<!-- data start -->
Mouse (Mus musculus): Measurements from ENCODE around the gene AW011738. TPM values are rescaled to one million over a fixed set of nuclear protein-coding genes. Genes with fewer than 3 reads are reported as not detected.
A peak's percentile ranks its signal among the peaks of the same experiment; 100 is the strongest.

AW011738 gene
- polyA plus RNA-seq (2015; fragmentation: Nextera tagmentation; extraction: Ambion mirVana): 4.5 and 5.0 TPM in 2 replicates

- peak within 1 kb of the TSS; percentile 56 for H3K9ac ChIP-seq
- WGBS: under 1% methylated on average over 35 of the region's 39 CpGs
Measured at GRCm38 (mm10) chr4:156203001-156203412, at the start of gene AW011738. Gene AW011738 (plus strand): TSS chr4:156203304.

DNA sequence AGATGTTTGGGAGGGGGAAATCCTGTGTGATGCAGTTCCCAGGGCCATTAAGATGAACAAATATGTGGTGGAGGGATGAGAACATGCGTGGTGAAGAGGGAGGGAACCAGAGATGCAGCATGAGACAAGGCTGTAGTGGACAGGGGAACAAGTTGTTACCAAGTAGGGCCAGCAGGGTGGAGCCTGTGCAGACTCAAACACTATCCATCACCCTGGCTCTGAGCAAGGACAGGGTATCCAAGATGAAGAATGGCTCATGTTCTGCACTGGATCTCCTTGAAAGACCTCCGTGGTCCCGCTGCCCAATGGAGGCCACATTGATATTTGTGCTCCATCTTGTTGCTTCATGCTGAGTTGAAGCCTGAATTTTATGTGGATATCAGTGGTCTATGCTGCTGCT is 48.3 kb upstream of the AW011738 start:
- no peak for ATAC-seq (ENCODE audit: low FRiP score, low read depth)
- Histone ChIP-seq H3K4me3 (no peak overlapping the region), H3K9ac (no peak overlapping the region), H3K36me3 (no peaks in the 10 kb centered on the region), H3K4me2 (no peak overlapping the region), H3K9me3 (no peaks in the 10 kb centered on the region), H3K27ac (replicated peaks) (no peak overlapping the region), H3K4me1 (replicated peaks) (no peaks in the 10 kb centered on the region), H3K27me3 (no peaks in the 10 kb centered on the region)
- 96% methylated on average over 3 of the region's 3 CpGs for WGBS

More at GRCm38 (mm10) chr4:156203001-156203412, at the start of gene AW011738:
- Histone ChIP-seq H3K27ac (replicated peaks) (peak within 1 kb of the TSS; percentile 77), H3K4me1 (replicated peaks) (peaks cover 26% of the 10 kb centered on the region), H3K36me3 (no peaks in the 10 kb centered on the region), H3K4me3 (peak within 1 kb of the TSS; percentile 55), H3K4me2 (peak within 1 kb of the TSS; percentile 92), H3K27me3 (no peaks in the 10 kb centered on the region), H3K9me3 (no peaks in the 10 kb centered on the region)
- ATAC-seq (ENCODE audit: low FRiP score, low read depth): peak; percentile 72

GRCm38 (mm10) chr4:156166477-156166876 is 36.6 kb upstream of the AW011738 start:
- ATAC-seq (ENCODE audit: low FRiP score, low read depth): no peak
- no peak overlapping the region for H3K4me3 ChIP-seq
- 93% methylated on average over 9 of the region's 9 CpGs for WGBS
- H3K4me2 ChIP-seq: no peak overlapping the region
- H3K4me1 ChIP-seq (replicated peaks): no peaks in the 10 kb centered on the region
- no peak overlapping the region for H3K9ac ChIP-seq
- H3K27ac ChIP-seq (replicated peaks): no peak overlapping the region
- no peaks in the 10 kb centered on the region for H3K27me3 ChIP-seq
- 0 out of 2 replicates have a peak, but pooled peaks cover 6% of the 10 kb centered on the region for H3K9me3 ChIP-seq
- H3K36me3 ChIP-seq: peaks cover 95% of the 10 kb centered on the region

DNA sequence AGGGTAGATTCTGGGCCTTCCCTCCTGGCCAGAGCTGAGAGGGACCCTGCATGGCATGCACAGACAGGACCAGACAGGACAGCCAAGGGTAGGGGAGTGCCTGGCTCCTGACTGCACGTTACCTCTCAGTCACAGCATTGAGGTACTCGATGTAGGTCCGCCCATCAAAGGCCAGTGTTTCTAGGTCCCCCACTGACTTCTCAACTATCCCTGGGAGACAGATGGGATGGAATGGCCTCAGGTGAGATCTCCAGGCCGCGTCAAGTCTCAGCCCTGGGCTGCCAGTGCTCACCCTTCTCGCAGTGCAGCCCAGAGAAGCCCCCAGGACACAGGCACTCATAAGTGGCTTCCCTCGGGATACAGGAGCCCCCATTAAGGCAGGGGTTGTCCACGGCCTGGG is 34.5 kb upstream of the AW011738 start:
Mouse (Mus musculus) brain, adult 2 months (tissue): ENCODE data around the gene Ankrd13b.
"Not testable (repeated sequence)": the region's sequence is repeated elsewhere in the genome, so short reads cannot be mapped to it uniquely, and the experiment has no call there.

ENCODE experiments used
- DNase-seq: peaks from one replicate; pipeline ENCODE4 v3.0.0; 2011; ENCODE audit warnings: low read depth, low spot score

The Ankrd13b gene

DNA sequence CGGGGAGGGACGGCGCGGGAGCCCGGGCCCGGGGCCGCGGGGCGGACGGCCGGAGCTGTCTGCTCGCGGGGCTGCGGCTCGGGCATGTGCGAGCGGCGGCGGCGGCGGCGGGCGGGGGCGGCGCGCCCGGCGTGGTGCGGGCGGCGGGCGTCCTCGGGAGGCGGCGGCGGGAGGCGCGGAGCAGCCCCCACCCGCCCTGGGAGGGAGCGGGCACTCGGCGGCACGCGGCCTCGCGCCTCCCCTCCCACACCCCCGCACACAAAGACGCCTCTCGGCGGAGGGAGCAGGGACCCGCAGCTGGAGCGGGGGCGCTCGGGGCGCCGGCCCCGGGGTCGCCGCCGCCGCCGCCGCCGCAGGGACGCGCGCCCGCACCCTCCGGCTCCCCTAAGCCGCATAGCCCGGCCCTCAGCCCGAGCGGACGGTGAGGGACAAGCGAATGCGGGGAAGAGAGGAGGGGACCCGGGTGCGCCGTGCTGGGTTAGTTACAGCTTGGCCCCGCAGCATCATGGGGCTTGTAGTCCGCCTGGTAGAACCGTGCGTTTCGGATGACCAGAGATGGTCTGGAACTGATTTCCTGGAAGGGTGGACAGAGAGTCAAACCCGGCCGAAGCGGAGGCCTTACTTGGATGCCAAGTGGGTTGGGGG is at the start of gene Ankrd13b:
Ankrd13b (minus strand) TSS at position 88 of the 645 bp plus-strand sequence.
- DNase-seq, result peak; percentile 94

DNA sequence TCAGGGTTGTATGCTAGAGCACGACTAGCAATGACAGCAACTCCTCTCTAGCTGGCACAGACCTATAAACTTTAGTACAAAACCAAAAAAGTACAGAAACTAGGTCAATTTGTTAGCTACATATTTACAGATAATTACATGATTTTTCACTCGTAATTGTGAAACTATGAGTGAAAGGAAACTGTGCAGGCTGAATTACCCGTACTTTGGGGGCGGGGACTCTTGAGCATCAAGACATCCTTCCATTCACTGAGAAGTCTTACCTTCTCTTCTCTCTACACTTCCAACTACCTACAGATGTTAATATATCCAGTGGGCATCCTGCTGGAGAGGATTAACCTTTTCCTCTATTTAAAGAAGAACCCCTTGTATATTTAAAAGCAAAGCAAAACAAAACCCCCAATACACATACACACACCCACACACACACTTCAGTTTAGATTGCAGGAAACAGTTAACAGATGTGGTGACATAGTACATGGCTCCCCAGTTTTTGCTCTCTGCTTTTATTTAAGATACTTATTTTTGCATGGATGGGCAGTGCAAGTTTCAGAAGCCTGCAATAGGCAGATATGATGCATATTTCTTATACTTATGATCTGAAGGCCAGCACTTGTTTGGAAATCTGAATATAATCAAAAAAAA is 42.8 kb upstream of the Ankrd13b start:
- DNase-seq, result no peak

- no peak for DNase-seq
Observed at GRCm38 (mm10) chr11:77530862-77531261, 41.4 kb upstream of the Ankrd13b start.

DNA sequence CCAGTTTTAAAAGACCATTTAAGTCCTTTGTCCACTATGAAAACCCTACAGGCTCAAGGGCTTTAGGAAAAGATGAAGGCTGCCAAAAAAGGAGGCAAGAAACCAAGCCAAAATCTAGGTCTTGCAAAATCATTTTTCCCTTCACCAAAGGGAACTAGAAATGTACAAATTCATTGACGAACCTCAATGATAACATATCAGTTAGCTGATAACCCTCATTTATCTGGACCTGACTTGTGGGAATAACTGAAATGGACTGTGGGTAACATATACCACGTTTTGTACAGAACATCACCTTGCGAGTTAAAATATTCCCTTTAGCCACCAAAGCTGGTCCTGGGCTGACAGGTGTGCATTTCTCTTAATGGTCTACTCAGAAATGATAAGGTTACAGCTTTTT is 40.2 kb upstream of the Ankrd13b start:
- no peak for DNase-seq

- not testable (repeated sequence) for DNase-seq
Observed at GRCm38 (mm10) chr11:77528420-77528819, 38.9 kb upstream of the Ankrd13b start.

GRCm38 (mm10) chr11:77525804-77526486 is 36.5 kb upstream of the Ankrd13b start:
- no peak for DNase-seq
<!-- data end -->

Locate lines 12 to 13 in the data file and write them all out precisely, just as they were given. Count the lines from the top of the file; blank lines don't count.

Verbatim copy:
More at GRCm38 (mm10) chr4:156203001-156203412, at the start of gene AW011738:
- Histone ChIP-seq H3K27ac (replicated peaks) (peak within 1 kb of the TSS; percentile 77), H3K4me1 (replicated peaks) (peaks cover 26% of the 10 kb centered on the region), H3K36me3 (no peaks in the 10 kb centered on the region), H3K4me3 (peak within 1 kb of the TSS; percentile 55), H3K4me2 (peak within 1 kb of the TSS; percentile 92), H3K27me3 (no peaks in the 10 kb centered on the region), H3K9me3 (no peaks in the 10 kb centered on the region)